Sunday, April 15, 2007

Coming up this week . . .

Lewisham Draft Regeneration Strategy
All being well, on Tuesday I will be confirmed as the new chair of the council's Sustainable Development Select Committee, taking over from Darren. Tuesday's meeting has been called to scrutinise the draft of the Lewisham Regeneration Strategy, before it goes to Mayor and Cabinet. If it is approved by Mayor & Cabinet, it will then go out to public consultation before a final version is adopted in six months or so.

Travellers' Site Relocation/Ladywell Day Centre Sports Hall
Mayor and Cabinet meeting on Wednesday will consider a report on possible sites to relocate the existing travellers' site from Thurston Road. Last summer the council submitted a planning application to move the travellers' site to Dressington Avenue, which would have involved demolishing the sports hall at Ladywell Day Centre. Assuming the report is approved at Wednesday's meeting, that is no longer the plan, and two alternative sites are now being considered; the former Watergate School site in Church Grove, and the Lorry Park behind Laurence House in Catford.

The report states

"During 2006 a possible replacement site was identified that is currently occupied by a sports hall plus adjoining land adjacent to Ladywell Day Centre. Use of this site would require the re-provision of services provided from the sports hall in alternative locations. Consultation was carried out from 18 November to 8 December 2006 with users of the sports hall and other interested groups and the results are set out in Appendix 1. The consultation examined the needs of users of the sports hall, the possible alternative locations for each user group and the associated service and cost implications of providing alternative venues for users.

The consultation concluded that although it may be possible to relocate all the existing users of the gymnasium, the alternatives would present significant difficulties in terms of service to users, many of whom are disabled, and cost. For example, the sports hall is used by 15 user groups comprising 152 service users and over half of the service users are over 65 years of age. It is not therefore proposed to pursue use of this site as a replacement for Thurston Road."

What the report glosses over was the failure to carry out adequate consultation with residents and sports' hall users before the planning application was submitted. Hopefully lessons have been learnt, proper consultation will be carried out this time and a high-quality new travellers' site can be built before the deadline to vacate the Thurston Road site comes. I also hope that assuming the future of the sports hall at Ladywell Day Centre is now more secure, we can start looking at how the local community can make greater use of the facilities there.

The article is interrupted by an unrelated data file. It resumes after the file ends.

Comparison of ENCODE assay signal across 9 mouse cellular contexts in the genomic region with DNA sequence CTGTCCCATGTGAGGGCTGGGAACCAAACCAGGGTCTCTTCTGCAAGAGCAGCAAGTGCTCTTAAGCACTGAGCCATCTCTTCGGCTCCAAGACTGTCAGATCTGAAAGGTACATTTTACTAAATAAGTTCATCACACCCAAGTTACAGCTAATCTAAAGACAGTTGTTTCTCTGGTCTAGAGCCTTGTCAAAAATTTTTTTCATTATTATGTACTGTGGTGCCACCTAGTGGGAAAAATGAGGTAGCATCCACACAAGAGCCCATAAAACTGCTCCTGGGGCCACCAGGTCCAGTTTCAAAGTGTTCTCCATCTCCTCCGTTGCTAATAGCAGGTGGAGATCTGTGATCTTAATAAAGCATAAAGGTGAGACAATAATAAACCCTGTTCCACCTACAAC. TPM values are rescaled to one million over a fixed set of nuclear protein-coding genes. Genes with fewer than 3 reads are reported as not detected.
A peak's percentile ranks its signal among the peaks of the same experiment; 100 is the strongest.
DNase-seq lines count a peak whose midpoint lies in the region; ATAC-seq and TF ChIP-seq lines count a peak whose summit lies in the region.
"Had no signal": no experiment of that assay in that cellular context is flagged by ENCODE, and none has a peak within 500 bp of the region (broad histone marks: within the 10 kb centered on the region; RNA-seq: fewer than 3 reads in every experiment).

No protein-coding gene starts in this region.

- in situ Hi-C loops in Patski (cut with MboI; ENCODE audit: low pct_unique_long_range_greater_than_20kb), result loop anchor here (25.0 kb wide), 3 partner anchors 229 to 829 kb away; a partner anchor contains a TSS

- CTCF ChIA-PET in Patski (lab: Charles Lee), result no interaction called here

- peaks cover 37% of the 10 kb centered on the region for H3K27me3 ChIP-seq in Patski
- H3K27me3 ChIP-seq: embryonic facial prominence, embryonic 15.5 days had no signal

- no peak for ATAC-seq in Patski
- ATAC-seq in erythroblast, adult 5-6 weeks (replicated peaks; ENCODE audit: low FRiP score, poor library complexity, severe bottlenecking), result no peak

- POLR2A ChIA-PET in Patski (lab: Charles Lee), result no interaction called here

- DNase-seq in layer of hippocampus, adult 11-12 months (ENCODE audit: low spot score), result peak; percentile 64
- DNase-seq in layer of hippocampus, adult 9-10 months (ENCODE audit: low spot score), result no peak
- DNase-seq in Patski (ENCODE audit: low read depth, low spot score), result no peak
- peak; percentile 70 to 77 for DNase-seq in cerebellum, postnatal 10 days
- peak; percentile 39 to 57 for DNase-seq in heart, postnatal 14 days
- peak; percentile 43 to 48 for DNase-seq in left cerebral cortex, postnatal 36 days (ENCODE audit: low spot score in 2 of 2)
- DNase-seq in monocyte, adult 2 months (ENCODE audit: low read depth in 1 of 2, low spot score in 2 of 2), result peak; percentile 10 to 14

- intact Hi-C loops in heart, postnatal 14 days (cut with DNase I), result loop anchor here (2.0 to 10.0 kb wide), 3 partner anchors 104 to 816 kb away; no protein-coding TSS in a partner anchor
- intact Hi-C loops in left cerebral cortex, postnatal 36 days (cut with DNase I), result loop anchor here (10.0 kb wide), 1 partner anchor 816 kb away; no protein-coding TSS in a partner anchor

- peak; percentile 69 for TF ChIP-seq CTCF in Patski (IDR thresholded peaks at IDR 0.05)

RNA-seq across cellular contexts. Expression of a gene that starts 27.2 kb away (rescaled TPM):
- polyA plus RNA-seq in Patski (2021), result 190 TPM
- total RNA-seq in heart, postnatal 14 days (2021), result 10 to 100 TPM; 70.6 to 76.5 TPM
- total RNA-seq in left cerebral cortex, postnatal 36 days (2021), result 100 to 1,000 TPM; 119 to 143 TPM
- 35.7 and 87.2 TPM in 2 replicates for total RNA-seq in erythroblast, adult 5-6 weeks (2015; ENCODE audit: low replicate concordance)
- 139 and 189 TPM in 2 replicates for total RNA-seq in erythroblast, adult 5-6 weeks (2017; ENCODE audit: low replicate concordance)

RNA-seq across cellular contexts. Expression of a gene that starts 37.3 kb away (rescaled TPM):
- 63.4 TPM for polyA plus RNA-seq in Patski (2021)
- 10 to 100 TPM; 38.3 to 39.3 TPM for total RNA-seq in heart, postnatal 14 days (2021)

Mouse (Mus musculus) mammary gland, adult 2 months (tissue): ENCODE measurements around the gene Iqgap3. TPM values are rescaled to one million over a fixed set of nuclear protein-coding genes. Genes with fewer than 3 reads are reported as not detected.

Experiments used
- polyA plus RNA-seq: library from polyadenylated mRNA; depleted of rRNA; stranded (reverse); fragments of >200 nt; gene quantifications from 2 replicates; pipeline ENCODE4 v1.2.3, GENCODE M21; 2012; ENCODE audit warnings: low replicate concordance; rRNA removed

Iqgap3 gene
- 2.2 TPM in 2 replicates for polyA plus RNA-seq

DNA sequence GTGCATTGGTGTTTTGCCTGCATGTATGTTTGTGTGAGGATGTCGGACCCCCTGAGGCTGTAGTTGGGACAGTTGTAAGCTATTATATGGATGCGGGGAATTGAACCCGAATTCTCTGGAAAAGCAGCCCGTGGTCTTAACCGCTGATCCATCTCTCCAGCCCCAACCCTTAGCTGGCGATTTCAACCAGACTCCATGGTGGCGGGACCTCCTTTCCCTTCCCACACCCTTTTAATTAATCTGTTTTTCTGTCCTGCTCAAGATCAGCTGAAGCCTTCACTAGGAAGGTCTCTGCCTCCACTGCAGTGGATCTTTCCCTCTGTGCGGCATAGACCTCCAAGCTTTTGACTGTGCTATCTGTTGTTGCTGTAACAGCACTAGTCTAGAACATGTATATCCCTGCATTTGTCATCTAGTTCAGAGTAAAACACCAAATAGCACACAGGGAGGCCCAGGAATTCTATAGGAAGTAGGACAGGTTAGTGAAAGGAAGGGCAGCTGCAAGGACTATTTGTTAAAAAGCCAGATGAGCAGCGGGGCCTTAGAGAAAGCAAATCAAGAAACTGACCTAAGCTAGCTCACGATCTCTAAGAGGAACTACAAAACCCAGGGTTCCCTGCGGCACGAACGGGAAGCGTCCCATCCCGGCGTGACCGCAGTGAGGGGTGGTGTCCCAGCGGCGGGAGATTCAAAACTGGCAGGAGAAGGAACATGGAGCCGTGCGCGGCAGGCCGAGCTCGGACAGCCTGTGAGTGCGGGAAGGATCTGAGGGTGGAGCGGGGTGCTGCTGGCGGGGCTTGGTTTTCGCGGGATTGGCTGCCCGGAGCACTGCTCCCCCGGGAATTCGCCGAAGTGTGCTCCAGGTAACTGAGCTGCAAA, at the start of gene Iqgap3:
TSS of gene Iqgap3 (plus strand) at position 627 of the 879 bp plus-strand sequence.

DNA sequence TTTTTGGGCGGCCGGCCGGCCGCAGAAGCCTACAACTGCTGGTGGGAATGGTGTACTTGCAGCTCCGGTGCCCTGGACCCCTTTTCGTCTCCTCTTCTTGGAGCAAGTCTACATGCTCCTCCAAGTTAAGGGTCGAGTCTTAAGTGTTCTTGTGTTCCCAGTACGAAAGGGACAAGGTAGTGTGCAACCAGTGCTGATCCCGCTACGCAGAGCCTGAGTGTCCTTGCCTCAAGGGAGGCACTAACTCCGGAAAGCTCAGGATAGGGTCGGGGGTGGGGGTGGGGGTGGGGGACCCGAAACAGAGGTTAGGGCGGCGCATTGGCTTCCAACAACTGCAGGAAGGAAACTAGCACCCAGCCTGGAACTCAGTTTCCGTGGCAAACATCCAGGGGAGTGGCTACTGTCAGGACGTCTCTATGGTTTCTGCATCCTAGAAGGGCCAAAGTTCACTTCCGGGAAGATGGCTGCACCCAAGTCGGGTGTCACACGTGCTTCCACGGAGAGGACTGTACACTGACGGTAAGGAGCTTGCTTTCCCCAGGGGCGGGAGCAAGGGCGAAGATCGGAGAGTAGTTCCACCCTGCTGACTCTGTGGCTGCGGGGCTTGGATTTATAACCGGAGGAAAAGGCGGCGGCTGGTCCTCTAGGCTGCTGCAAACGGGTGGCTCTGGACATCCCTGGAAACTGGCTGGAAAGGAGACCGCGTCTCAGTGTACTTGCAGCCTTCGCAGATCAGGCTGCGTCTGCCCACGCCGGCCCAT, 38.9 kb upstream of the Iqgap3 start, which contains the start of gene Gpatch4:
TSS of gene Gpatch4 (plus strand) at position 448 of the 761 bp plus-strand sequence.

Directly Elected Mayor
An EGM (extraordinary general meeting) of full council has been called for this Wednesday by councillors from all the opposition parties, to consider a motion about changing the existing directly elected mayor system in the borough. The motion states:

“This Council notes that in October 2001 there was a referendum in Lewisham to consider the model of local government to be adopted in the Borough. The result was that 16,822 residents voted in favour of an elected Mayor and 15,914 voted against. The turnout was 18 per cent.

Council believes that after five years of the current system the people of Lewisham should now have the opportunity to consider whether an Elected Mayor is the best method of delivering local government within the Borough.

Council requests the Chief Executive to start the statutory consultation and to report back to the Council at the earliest opportunity on the outcome, so that the Council can consider whether to move to a referendum if the outcome of the consultation supports change.”

However, we have been advised by the Council's legal team that if the Local Government Bill currently going through parliament becomes law, it is going to be impossible for us to change the directly elected mayor system until 2011 at the earliest and arguably we would be spending money consulting on something that we couldn't then implement. If the bill goes through parliament, local authorities will be stuck with a choice of just 3 models for the executive, all involving a 'strong' leader elected for 4 years with powers similar to that of the existing directly elected mayor. Amendments to Wednesday's motion are likely, I think!

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